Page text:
The proof (for me) is that the crystalline edifice of azurite remains and malachite settles on this lattice without any coincidence. Solid malachite micro-aggregates occupy sites inconsistent with the whole. Formally, there is no lattice of malachite, but that of the disappeared lattice of azurite remains.

Based on these considerations, the laws of chance guide the diffusion of atoms.
It would perhaps be appropriate to say whether coherent and homogeneous microdomains of malachite exist.
What is your opinion ?
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Jordi Fabre
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PostPosted: Aug 14, 2022 16:51    Post subject: Re: Pseudomorph chemistry  

RayStraw wrote:
Peter Lemkin wrote:
There are many papers that speak to all or part of your question. Here is one.
https://kipdf.com/stability-relations-of-malachite-and-azurite_5aee93577f8b9ac34f8b45b7.html
(link normalized by FMF)

I have quite a few azurite/malachite pseudomorphs and it is interesting how some have converted totally, others partially from one side toward the other and yet others that have patches of changes that seem to have no logic. I can see if they were bathed in a fluid in equilibrium unless there were areas of azurite with different properties of some kind that caused preferential attack and transformation. All interesting and complex. I have a book on pseudomorphs I'm sure went into this in detail, but it is packed away now, and I can't access it.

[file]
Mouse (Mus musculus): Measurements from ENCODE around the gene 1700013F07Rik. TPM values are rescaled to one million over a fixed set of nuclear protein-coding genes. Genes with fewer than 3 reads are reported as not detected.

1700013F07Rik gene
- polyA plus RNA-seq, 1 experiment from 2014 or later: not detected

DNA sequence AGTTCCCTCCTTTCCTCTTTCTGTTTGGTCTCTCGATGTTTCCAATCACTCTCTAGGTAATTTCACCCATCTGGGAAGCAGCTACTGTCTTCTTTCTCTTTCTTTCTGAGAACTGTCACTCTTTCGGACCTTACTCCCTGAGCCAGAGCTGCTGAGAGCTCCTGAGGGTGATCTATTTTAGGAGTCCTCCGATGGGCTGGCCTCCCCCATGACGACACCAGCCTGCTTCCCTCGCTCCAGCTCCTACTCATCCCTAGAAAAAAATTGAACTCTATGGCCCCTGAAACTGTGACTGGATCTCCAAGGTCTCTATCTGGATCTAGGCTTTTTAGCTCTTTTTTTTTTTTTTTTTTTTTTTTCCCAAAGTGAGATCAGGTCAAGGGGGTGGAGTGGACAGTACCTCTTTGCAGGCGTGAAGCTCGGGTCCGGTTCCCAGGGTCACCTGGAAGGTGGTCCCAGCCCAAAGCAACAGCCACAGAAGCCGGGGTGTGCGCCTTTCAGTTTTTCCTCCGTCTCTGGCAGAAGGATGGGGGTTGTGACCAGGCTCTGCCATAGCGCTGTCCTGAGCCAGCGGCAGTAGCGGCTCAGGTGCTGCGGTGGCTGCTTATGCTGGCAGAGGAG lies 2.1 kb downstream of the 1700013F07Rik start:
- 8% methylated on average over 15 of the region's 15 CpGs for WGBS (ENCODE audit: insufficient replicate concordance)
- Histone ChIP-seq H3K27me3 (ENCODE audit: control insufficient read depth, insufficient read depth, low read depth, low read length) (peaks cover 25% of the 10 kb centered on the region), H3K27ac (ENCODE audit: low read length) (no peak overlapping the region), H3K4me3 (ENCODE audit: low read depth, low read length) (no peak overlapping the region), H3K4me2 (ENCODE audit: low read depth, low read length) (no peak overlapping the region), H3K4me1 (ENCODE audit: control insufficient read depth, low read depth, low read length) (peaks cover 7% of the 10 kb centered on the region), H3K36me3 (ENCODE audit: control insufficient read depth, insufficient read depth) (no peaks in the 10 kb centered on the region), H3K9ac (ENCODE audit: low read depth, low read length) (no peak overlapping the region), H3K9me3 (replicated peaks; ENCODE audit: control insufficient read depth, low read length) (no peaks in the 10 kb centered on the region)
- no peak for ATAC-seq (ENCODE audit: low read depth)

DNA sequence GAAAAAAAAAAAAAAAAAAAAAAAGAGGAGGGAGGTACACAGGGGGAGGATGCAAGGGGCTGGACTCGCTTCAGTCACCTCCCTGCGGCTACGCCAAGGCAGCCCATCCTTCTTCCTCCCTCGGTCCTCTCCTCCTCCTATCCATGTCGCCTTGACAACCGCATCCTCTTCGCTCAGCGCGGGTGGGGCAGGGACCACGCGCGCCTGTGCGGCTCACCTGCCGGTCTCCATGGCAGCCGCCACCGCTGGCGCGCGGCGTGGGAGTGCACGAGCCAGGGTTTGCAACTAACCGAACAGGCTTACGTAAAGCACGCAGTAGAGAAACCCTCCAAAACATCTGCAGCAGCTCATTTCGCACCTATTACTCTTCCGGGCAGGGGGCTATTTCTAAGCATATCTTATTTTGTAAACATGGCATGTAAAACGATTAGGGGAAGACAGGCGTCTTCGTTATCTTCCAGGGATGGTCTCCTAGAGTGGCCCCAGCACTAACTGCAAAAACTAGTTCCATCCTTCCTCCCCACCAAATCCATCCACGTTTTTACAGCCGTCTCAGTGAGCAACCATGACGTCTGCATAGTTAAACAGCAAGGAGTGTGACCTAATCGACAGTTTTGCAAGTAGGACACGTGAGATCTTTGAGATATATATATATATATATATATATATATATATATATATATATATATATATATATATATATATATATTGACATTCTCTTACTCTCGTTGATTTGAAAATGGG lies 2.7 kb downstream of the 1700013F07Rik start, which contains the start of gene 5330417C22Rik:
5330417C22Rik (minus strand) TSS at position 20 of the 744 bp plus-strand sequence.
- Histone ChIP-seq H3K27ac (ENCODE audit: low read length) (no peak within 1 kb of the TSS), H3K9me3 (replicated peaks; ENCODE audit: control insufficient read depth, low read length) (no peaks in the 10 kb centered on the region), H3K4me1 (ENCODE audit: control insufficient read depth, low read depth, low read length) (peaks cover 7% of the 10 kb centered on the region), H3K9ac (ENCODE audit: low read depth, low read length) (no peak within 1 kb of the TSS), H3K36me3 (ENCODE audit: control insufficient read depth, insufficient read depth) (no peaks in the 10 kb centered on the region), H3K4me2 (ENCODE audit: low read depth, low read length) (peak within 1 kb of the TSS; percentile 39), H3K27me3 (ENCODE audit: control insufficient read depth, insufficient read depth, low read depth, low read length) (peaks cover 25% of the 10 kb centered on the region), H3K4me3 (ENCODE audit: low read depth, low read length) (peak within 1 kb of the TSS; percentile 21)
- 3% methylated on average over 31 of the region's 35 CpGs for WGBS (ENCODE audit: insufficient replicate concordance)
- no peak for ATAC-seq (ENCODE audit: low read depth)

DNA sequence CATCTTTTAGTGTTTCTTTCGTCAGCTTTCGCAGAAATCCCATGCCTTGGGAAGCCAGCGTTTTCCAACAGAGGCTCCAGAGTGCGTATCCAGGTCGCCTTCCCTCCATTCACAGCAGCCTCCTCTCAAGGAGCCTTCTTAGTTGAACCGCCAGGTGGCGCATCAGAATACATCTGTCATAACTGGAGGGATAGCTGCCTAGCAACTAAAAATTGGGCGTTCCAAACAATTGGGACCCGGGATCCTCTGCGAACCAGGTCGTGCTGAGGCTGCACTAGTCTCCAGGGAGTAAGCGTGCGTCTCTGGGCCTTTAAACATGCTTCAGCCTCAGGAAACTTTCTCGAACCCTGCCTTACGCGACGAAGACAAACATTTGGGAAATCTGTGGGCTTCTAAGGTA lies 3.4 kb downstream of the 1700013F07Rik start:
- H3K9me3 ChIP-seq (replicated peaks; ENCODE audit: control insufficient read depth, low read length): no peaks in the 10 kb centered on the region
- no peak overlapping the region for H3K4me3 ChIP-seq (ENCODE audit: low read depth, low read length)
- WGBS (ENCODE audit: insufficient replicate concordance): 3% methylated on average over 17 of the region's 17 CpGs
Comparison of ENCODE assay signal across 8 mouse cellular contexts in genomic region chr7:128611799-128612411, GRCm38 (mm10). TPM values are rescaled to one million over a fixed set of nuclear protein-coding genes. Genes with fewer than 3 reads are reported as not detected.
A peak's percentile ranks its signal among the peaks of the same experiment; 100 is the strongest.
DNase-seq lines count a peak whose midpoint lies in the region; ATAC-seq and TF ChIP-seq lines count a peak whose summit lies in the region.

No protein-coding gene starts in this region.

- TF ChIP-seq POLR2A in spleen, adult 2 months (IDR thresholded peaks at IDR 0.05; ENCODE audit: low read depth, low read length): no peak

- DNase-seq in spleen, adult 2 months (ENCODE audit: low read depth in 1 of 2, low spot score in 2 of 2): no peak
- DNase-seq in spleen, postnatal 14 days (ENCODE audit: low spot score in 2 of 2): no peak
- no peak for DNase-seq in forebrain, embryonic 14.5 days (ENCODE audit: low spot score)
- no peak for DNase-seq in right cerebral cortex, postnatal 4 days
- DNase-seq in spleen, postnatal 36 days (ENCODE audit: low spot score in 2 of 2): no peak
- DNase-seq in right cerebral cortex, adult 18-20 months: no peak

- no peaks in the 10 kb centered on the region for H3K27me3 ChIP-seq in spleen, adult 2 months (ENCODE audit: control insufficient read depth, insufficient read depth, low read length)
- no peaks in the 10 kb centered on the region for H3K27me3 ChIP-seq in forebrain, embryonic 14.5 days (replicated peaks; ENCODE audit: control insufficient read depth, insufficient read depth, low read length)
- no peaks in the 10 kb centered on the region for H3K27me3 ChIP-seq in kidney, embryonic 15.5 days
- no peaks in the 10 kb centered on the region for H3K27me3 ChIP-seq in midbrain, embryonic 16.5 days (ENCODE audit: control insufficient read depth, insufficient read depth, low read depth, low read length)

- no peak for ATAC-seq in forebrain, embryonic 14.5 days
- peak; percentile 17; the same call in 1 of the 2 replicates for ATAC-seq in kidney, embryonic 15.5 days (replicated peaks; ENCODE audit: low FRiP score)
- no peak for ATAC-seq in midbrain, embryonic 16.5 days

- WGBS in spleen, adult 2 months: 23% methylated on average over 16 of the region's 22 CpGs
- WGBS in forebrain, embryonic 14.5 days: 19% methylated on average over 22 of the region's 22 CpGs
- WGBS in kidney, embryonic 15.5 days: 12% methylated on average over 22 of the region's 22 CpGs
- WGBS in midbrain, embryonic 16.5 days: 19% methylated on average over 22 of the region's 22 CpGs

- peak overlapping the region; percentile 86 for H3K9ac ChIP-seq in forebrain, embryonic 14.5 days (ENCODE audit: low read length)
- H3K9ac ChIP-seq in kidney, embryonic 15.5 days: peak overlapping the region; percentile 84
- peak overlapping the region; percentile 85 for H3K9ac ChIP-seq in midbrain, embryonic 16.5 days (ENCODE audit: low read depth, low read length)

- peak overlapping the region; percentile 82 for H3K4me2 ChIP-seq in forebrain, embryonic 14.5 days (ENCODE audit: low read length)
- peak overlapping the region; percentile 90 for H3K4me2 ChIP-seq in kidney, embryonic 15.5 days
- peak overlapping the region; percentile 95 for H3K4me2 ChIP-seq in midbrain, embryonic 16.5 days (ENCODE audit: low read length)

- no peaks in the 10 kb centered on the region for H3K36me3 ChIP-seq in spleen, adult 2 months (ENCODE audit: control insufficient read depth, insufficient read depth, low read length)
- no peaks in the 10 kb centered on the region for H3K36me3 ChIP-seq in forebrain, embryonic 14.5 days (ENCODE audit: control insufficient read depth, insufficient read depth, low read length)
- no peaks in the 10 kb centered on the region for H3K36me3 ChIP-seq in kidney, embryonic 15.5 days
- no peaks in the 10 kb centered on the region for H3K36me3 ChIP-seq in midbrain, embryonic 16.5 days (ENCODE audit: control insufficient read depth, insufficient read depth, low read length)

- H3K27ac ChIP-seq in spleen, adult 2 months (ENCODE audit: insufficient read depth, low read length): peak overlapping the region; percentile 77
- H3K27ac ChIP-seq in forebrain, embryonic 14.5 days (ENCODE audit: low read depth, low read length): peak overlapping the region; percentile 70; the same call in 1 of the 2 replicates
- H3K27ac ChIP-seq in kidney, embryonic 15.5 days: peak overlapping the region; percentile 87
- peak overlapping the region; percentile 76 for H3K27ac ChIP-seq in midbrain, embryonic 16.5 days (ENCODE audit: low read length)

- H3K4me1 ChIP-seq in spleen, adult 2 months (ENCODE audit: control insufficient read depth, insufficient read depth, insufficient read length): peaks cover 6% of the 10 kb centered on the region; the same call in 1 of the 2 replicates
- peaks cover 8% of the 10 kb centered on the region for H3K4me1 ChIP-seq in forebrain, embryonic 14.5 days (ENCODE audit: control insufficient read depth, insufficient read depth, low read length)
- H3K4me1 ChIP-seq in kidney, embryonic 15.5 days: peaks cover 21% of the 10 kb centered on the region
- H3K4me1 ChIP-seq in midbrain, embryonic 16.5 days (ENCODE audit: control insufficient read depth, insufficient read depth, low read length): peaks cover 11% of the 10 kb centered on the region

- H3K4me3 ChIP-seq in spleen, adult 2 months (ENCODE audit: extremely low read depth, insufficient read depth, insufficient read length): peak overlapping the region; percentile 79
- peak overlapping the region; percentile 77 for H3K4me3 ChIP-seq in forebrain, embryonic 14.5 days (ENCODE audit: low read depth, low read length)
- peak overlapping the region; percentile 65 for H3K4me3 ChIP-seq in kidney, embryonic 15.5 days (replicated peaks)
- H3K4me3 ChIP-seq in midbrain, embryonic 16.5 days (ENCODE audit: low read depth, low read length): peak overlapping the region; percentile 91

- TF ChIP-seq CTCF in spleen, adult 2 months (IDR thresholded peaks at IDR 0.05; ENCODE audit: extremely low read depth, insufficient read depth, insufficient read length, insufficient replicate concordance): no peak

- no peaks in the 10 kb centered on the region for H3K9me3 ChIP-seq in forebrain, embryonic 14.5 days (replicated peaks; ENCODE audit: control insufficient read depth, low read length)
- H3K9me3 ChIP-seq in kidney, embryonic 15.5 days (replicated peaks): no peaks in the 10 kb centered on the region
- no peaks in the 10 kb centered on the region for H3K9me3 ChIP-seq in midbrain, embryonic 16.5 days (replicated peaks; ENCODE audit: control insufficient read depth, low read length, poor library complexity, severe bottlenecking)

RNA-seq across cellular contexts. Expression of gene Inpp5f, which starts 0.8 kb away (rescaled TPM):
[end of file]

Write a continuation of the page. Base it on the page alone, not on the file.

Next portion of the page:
Thank you for the reply.
I have the Vink paper but my chemistry training did not include orebodies. I will try to review the paper again.
Do you remember the author and/or title of the book you mentioned?

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Peter Lemkin